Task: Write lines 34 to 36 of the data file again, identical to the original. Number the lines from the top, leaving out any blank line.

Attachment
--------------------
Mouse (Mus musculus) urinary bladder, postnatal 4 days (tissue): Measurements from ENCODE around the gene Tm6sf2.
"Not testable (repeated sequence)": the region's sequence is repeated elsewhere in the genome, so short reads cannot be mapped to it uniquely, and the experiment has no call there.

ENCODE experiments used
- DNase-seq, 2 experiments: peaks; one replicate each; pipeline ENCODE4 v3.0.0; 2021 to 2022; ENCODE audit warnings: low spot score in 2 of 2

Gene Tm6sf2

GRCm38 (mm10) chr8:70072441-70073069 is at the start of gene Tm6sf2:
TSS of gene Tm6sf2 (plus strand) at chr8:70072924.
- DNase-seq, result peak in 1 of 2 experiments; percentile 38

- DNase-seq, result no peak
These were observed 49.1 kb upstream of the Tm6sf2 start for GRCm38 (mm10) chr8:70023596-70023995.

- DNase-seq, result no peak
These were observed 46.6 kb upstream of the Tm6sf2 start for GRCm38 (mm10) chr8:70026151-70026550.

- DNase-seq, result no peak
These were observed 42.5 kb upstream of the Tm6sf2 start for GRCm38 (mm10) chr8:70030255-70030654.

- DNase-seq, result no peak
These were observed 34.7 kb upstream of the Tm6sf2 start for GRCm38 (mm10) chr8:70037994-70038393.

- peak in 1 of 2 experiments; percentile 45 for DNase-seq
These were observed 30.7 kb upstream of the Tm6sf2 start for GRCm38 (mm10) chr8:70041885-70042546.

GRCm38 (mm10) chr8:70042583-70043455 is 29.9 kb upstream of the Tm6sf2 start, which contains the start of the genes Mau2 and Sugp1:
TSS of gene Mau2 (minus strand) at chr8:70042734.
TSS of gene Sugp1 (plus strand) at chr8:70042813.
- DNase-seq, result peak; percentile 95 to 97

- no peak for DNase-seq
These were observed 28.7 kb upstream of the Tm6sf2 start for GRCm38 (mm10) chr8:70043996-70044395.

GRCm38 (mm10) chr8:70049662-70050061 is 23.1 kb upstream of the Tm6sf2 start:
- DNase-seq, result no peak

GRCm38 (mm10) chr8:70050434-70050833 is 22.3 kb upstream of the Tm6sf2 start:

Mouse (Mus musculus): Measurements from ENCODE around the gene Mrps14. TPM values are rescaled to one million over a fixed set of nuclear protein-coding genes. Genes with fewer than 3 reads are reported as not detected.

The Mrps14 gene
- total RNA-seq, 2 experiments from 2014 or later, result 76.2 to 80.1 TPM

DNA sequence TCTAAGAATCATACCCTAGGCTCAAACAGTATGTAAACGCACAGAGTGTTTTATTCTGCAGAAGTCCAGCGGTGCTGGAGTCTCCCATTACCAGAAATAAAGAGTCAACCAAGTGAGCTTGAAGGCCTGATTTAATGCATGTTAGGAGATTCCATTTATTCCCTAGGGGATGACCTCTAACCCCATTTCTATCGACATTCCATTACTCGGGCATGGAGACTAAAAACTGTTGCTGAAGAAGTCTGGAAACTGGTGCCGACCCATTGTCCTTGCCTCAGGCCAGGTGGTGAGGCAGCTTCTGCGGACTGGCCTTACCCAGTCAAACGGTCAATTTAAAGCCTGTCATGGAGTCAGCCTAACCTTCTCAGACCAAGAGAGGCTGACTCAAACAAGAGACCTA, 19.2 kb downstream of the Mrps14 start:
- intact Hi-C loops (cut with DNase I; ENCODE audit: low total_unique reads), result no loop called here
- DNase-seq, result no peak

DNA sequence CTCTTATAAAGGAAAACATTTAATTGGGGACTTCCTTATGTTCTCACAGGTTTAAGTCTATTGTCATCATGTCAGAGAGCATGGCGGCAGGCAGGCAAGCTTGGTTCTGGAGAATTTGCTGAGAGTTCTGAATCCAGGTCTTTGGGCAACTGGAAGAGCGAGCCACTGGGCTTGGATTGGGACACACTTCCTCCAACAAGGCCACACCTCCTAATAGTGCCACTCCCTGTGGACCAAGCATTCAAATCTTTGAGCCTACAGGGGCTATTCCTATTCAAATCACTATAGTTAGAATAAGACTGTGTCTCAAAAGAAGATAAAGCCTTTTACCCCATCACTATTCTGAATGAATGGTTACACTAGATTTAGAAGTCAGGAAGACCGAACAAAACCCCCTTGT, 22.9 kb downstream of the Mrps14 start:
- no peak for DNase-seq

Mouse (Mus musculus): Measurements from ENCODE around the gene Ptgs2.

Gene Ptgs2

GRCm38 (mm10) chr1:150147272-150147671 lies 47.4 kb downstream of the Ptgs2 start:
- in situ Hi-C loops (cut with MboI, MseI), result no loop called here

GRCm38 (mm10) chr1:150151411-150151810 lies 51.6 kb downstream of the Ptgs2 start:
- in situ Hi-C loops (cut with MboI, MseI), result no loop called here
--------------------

DNA sequence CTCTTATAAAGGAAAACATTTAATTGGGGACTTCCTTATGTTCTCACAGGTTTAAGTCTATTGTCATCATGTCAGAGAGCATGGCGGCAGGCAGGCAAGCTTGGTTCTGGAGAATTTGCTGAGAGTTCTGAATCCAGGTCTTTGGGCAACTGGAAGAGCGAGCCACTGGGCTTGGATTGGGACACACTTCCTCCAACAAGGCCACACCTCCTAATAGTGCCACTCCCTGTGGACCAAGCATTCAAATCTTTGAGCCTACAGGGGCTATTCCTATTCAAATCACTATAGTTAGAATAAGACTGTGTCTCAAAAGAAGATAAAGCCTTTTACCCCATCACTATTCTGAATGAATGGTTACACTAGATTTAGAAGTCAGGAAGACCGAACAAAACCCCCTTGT, 22.9 kb downstream of the Mrps14 start:
- no peak for DNase-seq

Mouse (Mus musculus): Measurements from ENCODE around the gene Ptgs2.